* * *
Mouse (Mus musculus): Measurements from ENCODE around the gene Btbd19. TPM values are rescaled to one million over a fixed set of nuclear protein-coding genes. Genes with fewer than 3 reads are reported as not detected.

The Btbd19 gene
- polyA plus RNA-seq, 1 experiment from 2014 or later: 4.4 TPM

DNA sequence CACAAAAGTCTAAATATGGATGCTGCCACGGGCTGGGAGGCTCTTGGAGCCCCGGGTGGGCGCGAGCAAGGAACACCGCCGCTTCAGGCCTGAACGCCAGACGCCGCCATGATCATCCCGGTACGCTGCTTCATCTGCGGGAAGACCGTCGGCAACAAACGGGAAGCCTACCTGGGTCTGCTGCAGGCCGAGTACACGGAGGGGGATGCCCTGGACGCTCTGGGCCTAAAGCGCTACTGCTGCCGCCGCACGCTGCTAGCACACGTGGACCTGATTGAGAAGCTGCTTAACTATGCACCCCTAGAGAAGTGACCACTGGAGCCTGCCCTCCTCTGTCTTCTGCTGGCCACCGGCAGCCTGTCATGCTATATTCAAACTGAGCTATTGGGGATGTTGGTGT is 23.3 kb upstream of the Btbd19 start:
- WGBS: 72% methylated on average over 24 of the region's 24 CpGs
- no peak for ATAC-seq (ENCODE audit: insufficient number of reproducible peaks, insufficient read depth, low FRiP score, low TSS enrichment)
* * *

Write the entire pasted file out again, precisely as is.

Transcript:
Mouse (Mus musculus): Measurements from ENCODE around the gene Btbd19. TPM values are rescaled to one million over a fixed set of nuclear protein-coding genes. Genes with fewer than 3 reads are reported as not detected.

The Btbd19 gene
- polyA plus RNA-seq, 1 experiment from 2014 or later: 4.4 TPM

DNA sequence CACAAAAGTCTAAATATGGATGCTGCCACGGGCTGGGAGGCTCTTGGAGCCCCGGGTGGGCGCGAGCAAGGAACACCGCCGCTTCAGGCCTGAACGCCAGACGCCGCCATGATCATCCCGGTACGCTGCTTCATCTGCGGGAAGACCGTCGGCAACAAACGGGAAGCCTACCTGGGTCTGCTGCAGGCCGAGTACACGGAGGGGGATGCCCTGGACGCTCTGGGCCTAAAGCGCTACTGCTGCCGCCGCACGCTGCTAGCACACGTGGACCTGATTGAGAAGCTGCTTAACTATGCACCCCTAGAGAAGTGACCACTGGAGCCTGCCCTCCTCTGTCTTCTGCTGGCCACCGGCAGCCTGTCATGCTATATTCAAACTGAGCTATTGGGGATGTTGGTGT is 23.3 kb upstream of the Btbd19 start:
- WGBS: 72% methylated on average over 24 of the region's 24 CpGs
- no peak for ATAC-seq (ENCODE audit: insufficient number of reproducible peaks, insufficient read depth, low FRiP score, low TSS enrichment)